I would like to start by saying that I was very hesitant to write a guest post for this book club. I am, after all, a preservice teacher with limited experience attempting to make intellectual connections with a group of very experienced, and probably outstanding, teachers. So what can I possibly offer?
To add to this, just days before the planned opening, the Canadian Class Afloat ship, Concordia, sank off the coast of Brazil. This was a GREAT story. They were students, they were Canadian (many even from our city), and they all survived because of their successful training (working on the hard parts) and courage.
In reading chapter five, I was left with the question: What is the hidden game in this unit, and did we uncover it? Throughout this learning process, students discovered the importance of shape in a boat. This happened initially in their discovery that plasticine would sink unless they changed its shape, and then later in their boat building. Shape is the mechanism by which the boat stays afloat. However the anomaly weather system that struck Concordia overcame the physical capacity of the shape to exist in its upright position. The probability of this weather system was extremely low which leads to the complexity of the interaction patterns in weather systems. The agency goes all the way back to the boat builders and the complexity of their task to combine shape with masts, sails, rudders, etc. In answering my question, no, we did not get into the complete realm of the hidden game. However, I like to think that we played a successful junior version by discovering the importance of shape.
As an early childhood specialist, I had an appreciation for Perkins’ Kindergarten example in this chapter. The teacher notices her students beginning to dwell on one topic, in this case animals, and directs them to open up new ideas. This reminded me of how my class began to dwell on racing boats. The way O’Hara’s students are able to participate in this flowing dialogue speaks to her disposition and how these class experiences are regularly lived out. Furthermore, Perkins touches on the very important topic of developmentally appropriate practice. To what extent do teachers need to become experts on human development? This is a very important question in ECE in particular, where the rate of development is generally really fast (i.e. you can see massive differences between September and June in the lower grades, which are not always as apparent as you move up the grades). Perkins’ example provided me with a great model of how critical pedagogy can live in ECE. This will include a lot of junior versions, priming students for a future of intriguing ideas that they can approach with a critical, self-aware eye. Not an easy task.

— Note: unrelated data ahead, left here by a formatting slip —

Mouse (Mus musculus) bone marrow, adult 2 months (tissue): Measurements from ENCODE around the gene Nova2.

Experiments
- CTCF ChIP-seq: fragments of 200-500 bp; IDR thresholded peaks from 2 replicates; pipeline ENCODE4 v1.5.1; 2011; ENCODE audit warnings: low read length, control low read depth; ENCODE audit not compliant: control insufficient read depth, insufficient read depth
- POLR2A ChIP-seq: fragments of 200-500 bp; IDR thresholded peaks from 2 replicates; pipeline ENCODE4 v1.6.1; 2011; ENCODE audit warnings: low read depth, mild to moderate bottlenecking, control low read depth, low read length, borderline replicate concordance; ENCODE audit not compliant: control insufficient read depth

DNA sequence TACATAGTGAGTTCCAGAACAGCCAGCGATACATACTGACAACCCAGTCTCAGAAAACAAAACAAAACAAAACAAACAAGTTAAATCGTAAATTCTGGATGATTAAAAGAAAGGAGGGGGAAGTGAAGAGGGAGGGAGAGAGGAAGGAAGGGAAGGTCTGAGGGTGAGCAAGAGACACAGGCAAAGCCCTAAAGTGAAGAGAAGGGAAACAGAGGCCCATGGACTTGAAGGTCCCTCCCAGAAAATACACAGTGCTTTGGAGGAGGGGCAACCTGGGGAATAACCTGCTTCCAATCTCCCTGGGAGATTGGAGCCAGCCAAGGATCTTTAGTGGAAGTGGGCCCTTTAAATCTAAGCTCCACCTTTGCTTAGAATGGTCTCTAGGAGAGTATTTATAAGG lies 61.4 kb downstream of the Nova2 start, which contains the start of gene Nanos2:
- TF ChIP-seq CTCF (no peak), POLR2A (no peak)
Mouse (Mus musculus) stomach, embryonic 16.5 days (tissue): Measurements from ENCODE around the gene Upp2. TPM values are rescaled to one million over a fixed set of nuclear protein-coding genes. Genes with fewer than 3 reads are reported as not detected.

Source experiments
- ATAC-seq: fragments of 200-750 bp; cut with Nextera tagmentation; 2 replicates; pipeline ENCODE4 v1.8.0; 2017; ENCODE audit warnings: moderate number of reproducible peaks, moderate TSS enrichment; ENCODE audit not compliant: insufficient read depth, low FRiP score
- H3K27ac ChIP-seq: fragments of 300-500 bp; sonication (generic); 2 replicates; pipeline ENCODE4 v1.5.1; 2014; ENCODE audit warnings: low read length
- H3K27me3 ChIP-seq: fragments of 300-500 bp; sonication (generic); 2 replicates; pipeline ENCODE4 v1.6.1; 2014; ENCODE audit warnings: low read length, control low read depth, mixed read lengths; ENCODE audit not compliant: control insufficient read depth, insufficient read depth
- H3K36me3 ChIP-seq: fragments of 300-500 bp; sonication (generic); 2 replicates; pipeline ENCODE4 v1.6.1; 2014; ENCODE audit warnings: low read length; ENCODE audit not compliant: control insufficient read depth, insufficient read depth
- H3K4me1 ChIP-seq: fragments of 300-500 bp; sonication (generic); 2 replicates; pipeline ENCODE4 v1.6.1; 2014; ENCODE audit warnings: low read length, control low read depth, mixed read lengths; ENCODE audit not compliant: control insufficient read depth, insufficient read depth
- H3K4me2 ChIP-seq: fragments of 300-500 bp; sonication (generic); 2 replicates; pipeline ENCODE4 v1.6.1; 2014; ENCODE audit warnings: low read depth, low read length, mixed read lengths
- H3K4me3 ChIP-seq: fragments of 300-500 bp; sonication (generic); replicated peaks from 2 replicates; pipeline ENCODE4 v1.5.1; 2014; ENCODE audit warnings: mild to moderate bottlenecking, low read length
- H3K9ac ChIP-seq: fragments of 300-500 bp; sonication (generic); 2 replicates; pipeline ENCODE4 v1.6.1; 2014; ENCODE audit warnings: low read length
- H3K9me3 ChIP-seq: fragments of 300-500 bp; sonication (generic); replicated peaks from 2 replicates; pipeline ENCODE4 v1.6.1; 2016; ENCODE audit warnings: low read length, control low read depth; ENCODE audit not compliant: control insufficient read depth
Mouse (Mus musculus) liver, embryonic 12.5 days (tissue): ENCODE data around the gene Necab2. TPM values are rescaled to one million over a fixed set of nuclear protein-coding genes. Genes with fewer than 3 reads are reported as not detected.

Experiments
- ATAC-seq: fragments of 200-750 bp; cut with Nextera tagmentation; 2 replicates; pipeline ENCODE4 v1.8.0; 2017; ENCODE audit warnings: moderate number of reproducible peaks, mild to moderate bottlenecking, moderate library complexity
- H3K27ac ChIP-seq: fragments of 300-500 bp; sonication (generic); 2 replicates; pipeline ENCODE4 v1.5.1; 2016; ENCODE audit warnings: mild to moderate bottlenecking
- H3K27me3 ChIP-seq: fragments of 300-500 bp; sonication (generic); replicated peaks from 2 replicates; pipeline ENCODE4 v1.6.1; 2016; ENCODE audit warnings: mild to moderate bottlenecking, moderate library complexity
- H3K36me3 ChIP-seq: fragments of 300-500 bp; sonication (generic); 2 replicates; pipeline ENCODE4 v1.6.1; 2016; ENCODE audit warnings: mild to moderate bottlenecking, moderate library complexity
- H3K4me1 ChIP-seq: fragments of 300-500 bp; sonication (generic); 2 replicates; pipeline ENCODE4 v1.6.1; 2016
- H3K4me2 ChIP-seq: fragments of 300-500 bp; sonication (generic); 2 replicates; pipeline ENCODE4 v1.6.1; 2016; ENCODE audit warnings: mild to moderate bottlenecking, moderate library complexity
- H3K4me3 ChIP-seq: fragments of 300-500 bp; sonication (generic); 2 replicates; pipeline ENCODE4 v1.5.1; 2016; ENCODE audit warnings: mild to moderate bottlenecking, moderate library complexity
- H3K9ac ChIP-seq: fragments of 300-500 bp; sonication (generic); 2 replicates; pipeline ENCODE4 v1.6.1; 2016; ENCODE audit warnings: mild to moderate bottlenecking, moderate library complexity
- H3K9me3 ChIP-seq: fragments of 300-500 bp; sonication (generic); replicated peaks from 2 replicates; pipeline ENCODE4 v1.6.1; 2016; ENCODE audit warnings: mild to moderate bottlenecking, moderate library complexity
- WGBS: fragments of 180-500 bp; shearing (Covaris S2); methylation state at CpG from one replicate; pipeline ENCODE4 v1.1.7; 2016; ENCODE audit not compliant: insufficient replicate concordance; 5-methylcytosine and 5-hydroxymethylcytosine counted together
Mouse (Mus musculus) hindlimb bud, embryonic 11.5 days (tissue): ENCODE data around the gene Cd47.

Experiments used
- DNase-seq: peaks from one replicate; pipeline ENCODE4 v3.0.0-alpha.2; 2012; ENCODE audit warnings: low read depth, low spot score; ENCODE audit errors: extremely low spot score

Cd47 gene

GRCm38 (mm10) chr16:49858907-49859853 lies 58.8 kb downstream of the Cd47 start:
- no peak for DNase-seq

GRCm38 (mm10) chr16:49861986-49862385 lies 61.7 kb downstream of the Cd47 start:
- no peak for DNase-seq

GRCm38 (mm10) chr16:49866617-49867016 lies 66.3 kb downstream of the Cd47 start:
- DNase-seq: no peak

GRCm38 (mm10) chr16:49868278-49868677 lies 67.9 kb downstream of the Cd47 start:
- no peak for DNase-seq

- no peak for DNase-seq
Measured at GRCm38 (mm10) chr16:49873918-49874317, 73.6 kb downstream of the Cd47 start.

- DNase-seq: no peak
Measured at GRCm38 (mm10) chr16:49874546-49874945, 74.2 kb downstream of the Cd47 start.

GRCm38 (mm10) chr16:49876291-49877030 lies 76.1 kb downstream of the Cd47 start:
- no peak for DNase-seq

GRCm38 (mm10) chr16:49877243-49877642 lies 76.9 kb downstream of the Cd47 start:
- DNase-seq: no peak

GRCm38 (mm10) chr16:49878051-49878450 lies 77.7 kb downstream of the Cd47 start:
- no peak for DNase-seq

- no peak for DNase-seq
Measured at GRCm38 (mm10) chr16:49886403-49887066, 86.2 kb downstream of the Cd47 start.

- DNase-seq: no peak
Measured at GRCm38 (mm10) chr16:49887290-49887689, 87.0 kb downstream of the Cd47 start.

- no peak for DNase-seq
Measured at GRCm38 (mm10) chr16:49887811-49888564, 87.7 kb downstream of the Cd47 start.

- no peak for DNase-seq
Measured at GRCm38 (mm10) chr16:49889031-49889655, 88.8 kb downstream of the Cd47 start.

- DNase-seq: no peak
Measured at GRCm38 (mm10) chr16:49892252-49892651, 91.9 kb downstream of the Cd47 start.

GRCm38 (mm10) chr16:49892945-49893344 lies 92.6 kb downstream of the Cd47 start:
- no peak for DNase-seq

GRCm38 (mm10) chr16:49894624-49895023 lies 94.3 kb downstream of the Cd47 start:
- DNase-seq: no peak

Perkins speaks a lot to intentional teaching in this chapter. When describing an example, he states that “the particular anomaly is calculatedly chosen to push the learners further along the dimensions of complex causality”. That is, the teacher knows where the students need to go and is intentional in guiding students toward this discovery. The discovery itself, perhaps even just by being a hidden game, leads learners toward a more universal understanding. At the very least, students will discover that hidden games exist and things are not always as they seem. In moving away from teacher-centered pedagogy, this is a crucial step because it asks students to question their own discoveries, leading to more robust understandings.
As adults and teachers we can often fail to notice universal understandings that we now take for granted. They have shifted into our unconscious (tacit) knowings about the world. This is clear in Perkins’ words, “it’s easy to imagine that these sorts of distinctions are obvious, but they are certainly not”. I was intrigued by Perkins’ section on tacit knowledge. An example of this occurred this morning when my son questioned why I had to close the bag of bread. This is common sense to me. Obviously if I left the bag open the air would dry it out. So I began to try and explain this and it proved to be much more complex knowledge than I realized. Not only did he have to understand that air makes the bread dry and it doesn’t taste as good, but w
hen I put my hand up in the air and said “air” he was looking for the thing I was referencing. Then we had to have a conversation about what air is! This leads us to a relatively difficult scientific concept (he’s three after all) that had entered the realm of my inert knowledge –or so I think. There is a complex causality for the bread drying out and this is the hidden game.
Ultimately, I think that Perkins refers to a level of self-awareness in teachers to the extent that we can take on student perspectives relative to our own. With that understanding, we can guide students to more complexity. If I had planned to teach my son about this topic, I could have well predicted the difficulties he would encounter with it and scaffold the steps accordingly. Indeed I probably would have concluded this information is beyond his realm of readiness, outside his zone of proximal development, and not developmentally appropriate. So what’s the junior game of drying out bread?